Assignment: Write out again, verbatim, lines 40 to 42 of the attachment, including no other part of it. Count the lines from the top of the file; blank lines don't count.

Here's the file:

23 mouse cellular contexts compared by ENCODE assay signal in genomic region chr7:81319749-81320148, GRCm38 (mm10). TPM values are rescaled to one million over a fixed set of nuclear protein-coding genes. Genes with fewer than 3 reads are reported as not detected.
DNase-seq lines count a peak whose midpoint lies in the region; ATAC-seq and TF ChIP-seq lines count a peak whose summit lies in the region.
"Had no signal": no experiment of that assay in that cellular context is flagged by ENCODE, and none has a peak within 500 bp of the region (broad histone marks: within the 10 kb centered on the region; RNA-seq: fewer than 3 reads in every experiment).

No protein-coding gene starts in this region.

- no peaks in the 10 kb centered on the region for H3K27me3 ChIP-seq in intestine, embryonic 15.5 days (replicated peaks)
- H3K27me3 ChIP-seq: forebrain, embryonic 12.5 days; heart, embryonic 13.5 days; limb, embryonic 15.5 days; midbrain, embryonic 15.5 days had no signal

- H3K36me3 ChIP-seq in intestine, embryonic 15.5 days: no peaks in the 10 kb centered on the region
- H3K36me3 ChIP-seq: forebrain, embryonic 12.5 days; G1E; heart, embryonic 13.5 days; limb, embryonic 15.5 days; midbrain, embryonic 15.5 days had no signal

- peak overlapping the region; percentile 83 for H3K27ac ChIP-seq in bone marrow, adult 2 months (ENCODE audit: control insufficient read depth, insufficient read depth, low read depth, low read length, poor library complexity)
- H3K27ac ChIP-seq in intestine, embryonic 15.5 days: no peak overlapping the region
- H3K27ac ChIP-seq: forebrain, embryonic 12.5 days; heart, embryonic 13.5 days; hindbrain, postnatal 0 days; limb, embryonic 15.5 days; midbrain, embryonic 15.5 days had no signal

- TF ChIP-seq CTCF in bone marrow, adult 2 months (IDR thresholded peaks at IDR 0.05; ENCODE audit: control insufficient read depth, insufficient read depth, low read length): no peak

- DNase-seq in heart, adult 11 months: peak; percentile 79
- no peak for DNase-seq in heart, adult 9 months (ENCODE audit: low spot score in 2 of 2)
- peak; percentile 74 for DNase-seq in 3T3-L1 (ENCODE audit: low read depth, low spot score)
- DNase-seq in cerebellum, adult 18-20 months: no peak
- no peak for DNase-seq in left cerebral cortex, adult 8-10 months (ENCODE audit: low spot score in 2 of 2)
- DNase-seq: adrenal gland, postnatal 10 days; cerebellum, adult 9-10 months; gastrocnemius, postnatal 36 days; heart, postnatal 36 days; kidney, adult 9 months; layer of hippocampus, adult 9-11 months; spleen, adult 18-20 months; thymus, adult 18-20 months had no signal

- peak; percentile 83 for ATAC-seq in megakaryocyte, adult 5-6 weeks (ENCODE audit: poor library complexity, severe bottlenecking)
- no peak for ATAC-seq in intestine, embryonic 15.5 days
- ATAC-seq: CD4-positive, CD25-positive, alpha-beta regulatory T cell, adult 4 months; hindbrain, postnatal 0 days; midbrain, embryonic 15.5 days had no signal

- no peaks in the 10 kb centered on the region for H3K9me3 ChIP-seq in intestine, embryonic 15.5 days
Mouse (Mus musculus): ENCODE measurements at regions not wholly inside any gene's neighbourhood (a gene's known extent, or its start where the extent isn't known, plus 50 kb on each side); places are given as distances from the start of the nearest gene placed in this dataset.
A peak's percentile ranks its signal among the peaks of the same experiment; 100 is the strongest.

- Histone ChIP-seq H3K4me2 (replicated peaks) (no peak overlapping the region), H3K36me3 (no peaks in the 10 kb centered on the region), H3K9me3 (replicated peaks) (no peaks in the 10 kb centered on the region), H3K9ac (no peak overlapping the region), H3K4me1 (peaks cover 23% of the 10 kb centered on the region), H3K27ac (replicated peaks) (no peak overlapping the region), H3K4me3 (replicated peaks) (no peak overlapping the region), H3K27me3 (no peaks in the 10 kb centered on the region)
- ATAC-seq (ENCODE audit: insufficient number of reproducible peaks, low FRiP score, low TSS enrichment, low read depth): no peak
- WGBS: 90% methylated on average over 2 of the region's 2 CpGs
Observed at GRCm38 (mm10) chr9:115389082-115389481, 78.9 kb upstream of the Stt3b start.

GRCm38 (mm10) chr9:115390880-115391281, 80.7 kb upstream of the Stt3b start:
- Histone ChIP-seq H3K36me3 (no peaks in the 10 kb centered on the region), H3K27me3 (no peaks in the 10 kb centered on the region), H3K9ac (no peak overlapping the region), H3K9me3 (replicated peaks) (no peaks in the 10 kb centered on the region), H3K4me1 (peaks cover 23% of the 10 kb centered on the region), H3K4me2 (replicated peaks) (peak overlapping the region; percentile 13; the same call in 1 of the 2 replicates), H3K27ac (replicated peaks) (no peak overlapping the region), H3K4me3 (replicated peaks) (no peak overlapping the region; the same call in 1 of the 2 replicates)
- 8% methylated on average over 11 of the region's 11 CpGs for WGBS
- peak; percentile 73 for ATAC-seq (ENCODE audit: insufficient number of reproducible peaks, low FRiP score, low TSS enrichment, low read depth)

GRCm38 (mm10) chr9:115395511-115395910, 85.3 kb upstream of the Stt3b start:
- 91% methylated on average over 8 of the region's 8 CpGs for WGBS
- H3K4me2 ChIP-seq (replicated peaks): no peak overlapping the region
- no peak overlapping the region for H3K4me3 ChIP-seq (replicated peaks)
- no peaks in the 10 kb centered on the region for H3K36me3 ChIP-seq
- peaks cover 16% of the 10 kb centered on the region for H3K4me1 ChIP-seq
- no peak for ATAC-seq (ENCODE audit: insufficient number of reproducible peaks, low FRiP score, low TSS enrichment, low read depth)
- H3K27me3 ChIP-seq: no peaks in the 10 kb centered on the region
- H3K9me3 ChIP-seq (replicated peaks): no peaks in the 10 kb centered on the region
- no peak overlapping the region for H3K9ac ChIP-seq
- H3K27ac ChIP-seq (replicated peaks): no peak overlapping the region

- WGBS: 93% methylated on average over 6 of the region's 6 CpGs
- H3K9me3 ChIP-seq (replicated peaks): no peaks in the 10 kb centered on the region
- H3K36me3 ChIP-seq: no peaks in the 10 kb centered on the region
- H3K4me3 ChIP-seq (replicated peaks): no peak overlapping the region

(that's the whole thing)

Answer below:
- H3K27me3 ChIP-seq: no peaks in the 10 kb centered on the region
- H3K9me3 ChIP-seq (replicated peaks): no peaks in the 10 kb centered on the region
- no peak overlapping the region for H3K9ac ChIP-seq